Some of the people at my company with whom I do not work terribly close have a superb knowledge of test-driven design and development, and have started running these wonderful "TDD Jump-Start" training sessions at my company on occasion, and that is just the sort of thing I've been clamoring for throughout the past year.
The team on which I work was scheduled to get the TDD Jump-Start today. Vrooooom!! This should have been greeted with hoots and hollers of joyous celebration, but instead it was met with me waking up feeling like Iron Man himself somehow sneaked his way into my condo, and had been stomping down on my head repeatedly throughout the entire night. As hard as he could.
I was about to try to head in for the training, potentially leading Iron Man to countless other employees for a head-stomping extravaganza (or perhaps I'd just be spreading a stupid virus... I like the Iron Man interpretation better), but decided that would be exceedingly selfish, and really could wind up making a bunch of people sick. No good.
Thankfully, one of my awesome co-workers came to my rescue. We're both primarily .NET developers, but we also both happen to love Macs. Since he brings his MacBook Air to work most days, I asked him for a huge favor: To part with his beloved MacBook Air for the four hours of training. Agreeing to this without batting an eye (it was over the phone, but the rapid response indicated zero eye-batting), he went into the training room, set up his laptop facing the screen and where the presenter would be, and got it positioned just right so that I could "call" him using Apple's Face Time video-chat app (Skype would likely be a perfectly viable option on a non-Mac OS), and be at home... Attending the training. w00t!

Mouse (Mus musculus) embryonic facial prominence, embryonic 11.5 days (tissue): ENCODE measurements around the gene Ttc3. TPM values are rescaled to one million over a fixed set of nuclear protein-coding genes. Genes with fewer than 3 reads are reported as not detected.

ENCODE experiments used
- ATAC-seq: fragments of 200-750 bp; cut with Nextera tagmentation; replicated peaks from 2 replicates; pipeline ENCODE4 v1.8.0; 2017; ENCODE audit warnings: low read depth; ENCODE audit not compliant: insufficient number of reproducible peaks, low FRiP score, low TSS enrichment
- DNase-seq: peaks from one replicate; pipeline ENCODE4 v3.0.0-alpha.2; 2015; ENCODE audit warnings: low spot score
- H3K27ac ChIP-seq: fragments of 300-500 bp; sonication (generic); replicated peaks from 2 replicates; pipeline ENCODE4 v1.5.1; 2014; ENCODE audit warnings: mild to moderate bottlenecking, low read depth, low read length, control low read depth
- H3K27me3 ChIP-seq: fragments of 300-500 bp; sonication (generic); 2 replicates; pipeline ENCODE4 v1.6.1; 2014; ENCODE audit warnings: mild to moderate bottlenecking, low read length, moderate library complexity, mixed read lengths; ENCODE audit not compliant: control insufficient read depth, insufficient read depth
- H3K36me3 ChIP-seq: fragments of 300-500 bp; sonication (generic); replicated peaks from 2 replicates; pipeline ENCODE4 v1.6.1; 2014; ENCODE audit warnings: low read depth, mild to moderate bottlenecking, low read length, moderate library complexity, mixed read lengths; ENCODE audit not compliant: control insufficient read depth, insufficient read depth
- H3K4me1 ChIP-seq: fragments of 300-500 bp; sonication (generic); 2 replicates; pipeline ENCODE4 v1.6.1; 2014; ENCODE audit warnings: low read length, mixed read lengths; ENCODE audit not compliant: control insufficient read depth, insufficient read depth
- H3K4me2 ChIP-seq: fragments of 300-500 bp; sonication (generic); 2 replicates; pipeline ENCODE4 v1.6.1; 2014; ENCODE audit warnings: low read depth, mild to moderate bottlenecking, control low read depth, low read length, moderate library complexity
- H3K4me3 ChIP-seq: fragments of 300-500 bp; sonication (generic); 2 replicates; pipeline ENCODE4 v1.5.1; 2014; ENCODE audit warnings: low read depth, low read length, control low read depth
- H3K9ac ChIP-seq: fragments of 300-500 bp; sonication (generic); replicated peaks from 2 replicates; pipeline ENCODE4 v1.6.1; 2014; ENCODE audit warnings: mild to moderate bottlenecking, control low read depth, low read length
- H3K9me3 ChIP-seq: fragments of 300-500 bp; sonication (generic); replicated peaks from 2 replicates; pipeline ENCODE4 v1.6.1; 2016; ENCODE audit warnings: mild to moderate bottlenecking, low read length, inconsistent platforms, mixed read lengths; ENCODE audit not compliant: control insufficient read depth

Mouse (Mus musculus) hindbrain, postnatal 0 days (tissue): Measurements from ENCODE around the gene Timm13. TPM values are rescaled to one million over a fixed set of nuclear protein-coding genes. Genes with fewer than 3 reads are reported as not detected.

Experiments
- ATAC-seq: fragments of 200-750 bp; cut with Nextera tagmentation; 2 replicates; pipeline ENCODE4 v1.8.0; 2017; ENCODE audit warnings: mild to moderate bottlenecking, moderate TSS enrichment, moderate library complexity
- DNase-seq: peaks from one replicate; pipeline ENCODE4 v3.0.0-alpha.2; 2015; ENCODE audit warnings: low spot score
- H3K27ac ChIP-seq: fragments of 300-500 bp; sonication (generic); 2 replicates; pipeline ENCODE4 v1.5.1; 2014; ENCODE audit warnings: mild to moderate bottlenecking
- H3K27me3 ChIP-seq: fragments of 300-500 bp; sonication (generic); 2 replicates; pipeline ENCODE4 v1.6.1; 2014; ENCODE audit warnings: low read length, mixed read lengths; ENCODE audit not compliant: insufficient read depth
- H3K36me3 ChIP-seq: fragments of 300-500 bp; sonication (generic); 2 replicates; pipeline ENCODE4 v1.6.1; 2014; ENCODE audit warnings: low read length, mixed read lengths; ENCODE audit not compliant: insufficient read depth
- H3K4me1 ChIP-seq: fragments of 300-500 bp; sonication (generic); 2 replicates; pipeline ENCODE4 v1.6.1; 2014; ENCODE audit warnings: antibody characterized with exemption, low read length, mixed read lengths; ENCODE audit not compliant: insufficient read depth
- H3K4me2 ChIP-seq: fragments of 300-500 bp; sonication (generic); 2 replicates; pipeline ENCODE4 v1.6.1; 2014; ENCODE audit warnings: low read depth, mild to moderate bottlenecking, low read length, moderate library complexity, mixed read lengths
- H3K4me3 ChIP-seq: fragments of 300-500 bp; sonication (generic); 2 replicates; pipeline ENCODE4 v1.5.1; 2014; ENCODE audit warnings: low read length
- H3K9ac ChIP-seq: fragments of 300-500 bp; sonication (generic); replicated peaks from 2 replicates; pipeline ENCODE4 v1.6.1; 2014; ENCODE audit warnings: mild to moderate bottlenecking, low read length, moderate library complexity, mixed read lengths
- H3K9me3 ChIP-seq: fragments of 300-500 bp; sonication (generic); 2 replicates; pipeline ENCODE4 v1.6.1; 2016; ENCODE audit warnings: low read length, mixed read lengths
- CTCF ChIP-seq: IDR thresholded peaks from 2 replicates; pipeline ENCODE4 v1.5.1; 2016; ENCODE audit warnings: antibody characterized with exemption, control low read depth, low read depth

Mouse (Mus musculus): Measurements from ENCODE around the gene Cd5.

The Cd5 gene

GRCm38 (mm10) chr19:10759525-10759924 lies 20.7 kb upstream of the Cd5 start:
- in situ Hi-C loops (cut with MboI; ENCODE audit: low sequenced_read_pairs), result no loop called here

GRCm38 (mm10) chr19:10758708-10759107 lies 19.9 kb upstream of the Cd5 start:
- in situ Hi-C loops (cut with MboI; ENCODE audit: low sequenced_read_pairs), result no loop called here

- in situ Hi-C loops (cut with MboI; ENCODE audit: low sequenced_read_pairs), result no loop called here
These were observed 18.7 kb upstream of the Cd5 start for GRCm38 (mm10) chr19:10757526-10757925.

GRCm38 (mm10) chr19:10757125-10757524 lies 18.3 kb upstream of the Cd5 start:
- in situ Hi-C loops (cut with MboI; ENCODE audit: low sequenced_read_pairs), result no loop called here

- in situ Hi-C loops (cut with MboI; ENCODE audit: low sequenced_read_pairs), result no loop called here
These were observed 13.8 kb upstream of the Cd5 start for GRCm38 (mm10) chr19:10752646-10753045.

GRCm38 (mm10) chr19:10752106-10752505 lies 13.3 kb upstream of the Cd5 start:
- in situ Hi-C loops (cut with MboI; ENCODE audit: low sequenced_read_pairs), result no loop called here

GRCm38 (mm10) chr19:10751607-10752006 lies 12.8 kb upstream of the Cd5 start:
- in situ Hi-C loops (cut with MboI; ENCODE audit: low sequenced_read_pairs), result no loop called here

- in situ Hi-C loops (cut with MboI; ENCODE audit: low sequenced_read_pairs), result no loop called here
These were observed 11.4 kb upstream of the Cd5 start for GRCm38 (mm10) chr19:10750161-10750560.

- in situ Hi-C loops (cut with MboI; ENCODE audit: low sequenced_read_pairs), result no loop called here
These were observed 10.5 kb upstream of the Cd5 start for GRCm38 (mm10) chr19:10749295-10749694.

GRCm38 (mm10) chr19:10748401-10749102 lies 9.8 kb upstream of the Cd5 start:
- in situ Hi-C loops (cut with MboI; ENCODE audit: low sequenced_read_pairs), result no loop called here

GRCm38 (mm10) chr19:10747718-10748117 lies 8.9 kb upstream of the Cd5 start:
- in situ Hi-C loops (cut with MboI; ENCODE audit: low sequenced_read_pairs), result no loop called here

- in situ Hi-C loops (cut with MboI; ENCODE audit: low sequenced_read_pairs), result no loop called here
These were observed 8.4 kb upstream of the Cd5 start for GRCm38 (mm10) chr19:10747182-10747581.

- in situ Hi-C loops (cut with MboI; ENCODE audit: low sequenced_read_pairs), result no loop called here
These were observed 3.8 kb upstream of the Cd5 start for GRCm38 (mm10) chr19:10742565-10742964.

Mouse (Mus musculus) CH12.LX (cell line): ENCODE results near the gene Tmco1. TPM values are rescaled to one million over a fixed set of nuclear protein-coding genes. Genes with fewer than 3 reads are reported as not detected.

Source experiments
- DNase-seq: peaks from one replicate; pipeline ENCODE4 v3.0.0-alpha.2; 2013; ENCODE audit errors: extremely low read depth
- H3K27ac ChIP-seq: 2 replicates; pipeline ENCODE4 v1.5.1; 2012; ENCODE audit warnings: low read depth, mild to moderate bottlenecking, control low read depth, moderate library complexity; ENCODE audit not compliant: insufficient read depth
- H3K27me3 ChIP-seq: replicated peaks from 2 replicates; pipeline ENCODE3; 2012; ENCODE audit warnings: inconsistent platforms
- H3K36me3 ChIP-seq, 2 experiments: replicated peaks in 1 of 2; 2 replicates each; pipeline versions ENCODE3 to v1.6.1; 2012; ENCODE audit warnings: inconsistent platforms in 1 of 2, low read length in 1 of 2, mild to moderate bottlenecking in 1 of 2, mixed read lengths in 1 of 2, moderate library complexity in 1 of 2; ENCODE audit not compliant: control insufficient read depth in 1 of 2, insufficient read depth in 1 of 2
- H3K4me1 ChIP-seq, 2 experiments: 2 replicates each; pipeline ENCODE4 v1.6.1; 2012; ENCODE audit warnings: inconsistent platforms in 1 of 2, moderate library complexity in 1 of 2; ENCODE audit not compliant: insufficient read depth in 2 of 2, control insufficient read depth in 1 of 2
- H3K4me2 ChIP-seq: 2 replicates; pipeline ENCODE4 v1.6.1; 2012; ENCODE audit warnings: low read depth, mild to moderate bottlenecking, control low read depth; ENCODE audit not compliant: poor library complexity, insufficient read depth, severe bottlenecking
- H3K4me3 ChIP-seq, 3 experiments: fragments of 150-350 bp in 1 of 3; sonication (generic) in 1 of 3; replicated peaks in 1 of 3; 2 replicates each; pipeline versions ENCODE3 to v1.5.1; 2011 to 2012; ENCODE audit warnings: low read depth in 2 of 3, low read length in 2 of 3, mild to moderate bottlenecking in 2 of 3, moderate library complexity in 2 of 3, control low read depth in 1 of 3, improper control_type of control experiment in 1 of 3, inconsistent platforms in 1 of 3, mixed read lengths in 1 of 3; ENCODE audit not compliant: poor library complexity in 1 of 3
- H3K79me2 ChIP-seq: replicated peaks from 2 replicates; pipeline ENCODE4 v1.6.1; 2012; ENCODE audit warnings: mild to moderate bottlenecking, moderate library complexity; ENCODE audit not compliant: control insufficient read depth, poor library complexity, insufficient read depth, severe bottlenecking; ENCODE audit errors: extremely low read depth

It was far from perfect... It was extraordinarily difficult (ok, it was impossible) to read text on the screen, and if there was a lot of ambient noise in the room, the audio would start to cut out from time to time. So that was a bummer... However, it was still great to get as much as I could out of it (I could see the slide-deck well enough to follow along on the copy which I downloaded), rather than miss the whole event. We should have worked out some screen-sharing strategy with the speaker, but this was a very last-minute thing, so we had what we had, and that was that.
What is the lesson learned here? First, that my co-worker absolutely rocks (I am in the extremely fortunate position of working with a whole bunch of truly great people). Second, while using a video-conferencing type solution to this problem is not the greatest of options, it is a long-shot better than nothing... Especially if you have the speaker's slide-deck. If you can work out some screen-sharing, that would have made it phenomenal. I am officially sending out a huge vote of thanks to my awesome co-worker who helped me out today!! Hope I get to pay back the favor some time.
Jon Bachelor: This geek goes all the way to 11.